While doing a little clean-up today — my wife is coming back tonight after two weeks in Virginia, and it’s panic season (e.g., time to do the dishes, do the wash, restore some semblance of minimal household order) — I came across the following typescript. The author is identified on the paper and I was once acquainted with him/her, although I haven’t seen him/her in several years and am not sure that s/he hasn’t died. I’m not going to share the name, though, because I don’t feel authorized to do so. I just thought that some would find the account interesting:
December 17, 2009, I lay in my hospital bed in a great deal of pain. Spinal fusion on all four of the cervical vertebrae had been performed that morning. During the transfer from the operating room to the recovery room, the side rails of the bed had been raised. In the process, my hand got crushed in the rail. The pain was so intense that it awakened me from the anesthetic and I cried out in pain, not because of the surgery, but because of the injury to my hand. The pain increased throughout the day to the point that I couldn’t bear to have even a sheet resting on top of my hand.
That night, unable to sleep or rest because of the pain, the nurses increased my morphine and other pain drugs and gave me a Benadryl pill because of the reaction I was getting to the morphine. These two drugs caused me to go into respiratory failure. After bearing my testimony and telling my daughter, NNNNN, to tell all my family that I loved them and my Heavenly Father and Savior, I merely closed my eyes and stopped breathing. For nearly ten minutes my heart, lungs, pulse and breathing stopped.
During that time I had numerous experiences on the other side of the veil, but I will only tell you of one. There was blackness all around me but it was not a frightening blackness. I saw a group of people all dressed in white, standing off a ways from me and I walked toward them. I understood them to be my welcoming committee. They were family but I did not recognize any of them, so I assumed they were further back on my family tree than any of the pictures I had seen before.
At this point, I must tell you that my experience with these good people was a very pleasant one, although we didn’t speak the words out loud to each other, their thoughts were relayed to me and mine to them.
They welcomed me and said that they had been sent to receive me and take me with them if that was what I wanted to do. They said, “You have earned your way to come with us now and be accepted into the Celestial Kingdom. . . . Or . . . You can go back to earth and do the work for us that you promised us you would do when you were in the Pre-existence.
I could not in all good conscience go on with them and not keep the promise I had previously made to them, I decided to return to this world and keep my promise.
I never want to face my ancestors again and have to tell them that I just couldn’t make time for them out of my busy schedule, or that I was too tired, or my situation made it too difficult to keep my promises.
I’m happy to say that dying was easy and pleasant, coming back was most difficult and painful. I know, first hand, that the Lord has turned the “hearts of the fathers to their children.” It is now time to turn the “hearts of the children back to their fathers.”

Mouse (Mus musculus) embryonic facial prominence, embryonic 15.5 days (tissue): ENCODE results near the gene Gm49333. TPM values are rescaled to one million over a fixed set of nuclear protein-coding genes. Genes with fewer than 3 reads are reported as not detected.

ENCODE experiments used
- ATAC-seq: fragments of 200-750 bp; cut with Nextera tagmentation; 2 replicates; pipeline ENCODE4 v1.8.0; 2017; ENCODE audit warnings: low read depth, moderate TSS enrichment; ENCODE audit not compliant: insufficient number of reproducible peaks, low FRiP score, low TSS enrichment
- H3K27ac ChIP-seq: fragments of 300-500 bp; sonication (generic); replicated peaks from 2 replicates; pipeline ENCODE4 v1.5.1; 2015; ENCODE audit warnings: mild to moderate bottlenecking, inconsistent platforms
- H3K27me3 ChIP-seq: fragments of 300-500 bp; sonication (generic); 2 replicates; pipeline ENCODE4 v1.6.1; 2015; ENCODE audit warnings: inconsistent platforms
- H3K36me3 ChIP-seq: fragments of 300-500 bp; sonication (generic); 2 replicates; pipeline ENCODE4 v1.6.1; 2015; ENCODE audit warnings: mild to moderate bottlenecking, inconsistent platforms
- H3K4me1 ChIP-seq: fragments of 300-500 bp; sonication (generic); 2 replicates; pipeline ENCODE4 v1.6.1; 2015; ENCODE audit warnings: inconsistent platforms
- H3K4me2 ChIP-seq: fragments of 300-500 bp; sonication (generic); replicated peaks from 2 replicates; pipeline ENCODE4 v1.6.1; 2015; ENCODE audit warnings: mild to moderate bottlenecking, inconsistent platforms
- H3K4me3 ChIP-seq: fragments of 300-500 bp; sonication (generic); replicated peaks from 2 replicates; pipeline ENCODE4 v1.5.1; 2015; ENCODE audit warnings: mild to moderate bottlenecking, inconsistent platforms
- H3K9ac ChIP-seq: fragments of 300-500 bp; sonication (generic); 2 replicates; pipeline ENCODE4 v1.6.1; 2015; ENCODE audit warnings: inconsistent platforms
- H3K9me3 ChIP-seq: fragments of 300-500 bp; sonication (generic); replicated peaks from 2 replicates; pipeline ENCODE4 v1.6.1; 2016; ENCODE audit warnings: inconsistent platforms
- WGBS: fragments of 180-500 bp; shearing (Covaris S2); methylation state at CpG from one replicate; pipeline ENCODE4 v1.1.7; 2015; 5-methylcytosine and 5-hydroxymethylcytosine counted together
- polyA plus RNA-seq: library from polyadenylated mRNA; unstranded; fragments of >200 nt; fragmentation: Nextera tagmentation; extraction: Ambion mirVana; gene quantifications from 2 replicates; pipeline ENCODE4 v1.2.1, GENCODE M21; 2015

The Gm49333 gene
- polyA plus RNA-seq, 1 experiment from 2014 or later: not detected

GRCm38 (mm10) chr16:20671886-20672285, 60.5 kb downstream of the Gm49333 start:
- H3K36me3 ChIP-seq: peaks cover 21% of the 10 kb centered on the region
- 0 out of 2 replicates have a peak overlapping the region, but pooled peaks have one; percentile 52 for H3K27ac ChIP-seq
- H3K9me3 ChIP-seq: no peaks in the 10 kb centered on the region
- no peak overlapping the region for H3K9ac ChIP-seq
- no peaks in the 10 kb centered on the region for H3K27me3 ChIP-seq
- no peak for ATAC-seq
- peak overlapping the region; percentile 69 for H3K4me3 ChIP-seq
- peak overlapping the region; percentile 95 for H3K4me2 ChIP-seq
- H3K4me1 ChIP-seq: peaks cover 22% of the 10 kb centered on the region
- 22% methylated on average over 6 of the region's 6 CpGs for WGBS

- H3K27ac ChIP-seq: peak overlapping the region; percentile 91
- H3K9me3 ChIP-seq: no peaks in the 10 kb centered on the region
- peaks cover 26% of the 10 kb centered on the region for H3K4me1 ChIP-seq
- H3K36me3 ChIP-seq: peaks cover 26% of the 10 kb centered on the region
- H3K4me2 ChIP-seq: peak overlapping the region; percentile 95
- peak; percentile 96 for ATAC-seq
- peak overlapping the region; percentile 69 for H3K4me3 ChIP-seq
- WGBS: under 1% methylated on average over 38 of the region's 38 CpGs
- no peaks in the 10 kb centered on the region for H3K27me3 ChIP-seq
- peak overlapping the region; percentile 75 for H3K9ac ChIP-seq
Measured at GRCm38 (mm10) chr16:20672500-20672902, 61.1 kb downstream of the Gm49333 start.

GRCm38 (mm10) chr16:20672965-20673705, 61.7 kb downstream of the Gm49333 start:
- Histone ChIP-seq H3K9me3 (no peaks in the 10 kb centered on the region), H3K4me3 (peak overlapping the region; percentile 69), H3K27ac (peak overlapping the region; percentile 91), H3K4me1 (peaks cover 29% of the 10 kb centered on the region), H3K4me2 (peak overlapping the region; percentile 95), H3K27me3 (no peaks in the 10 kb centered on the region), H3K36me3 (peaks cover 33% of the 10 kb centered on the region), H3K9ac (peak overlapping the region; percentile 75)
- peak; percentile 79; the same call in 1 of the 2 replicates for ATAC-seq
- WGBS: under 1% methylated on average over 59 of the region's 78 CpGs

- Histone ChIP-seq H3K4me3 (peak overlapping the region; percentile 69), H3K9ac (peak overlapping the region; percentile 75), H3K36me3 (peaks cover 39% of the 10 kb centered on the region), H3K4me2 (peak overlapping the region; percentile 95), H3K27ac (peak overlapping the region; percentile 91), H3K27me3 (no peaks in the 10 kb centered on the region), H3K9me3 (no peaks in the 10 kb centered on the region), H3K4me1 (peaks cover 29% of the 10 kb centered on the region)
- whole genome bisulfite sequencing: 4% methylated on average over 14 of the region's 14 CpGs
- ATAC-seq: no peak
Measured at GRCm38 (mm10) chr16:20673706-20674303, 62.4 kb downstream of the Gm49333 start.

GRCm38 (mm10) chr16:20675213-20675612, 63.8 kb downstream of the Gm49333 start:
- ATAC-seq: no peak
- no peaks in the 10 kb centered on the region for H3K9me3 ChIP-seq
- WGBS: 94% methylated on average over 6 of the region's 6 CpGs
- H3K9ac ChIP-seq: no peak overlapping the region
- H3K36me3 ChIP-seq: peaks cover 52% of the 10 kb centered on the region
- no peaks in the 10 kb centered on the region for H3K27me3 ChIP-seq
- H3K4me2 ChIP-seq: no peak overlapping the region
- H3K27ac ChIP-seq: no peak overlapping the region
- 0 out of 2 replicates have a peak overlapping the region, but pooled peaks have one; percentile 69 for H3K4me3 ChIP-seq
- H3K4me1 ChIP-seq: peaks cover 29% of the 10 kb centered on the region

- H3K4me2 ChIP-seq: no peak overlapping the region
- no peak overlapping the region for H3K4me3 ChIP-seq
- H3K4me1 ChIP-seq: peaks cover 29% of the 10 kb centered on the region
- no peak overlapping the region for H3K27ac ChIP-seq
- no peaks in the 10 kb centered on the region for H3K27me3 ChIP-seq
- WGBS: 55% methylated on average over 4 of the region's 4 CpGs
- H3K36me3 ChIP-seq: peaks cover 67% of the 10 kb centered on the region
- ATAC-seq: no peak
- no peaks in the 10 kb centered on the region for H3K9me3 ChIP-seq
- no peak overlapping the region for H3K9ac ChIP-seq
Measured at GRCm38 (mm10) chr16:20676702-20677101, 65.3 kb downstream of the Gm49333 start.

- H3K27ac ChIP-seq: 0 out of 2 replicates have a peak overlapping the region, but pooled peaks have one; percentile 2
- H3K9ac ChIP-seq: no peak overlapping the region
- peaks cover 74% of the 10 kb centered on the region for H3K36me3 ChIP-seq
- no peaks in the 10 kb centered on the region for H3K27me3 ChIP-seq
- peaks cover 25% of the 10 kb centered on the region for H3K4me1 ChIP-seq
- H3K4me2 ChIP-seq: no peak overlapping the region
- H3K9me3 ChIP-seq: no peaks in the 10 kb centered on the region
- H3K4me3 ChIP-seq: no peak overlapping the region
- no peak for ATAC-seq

Here’s a bit of sobering information: Did you think that Latter-day Saints are popular? That we’re gaining social acceptance and respect? if not everywhere in the world, at least in the United States? If so, think again!
Should we care about being popular? Probably not. And seeking popularity would probably be entirely futile, unless we were to give up fundamental aspects of our belief and practice. On the other hand, if our image is so toxic that it makes hearing the message of the Restoration effectively impossible for a large segment of the American and even the global population, that’s a problem.
I was just reading an article in the latest issue of First Things by Anthony Fisher, the Catholic archbishop of Sydney, Australia. In it, he mentions an experience that he had back in 1984, when he was a young student backpacking around Europe and contemplating a possible vocation to the priesthood. One day, he took a couple of fellow students around the famous Uffizi Gallery, in Florence. At the end of the day, one them ask who the young lady was that appeared so often with a baby in so many paintings. I myself had a similar experience several years earlier during my first visit to Europe. (It may even have been in the Uffizi.). One of my fellow students wanted to what the backstory was to a painting in which a young man was depicted, with a sling in his hand, confronting a giant. “It’s David and Goliath,” I explained, thinking that would suffice. “I don’t know that story,” he replied. I was astounded. I couldn’t imagine who somebody could have grown up so completely ignorant of even the most basic elements of one of the most famous biblical stories. And I’ve thought about it since: We use the David and Goliath metaphor constantly, referring — for example — to seemingly unequal competitions in sports, business, and the like. Forget religion: What, if anything, does that metaphor even mean to someone who is completely clueless about the biblical story?
Finally, here’s an article from Politico about an idealistic woman for whom I wish all success: “One Woman Is Holding Politicians Accountable for Nasty Speech. It’s Changing Politics.: She was a Republican appointee, religious Mormon and grandmother of ten. Then she began to wonder: what if politicians got rewarded for resisting contempt?”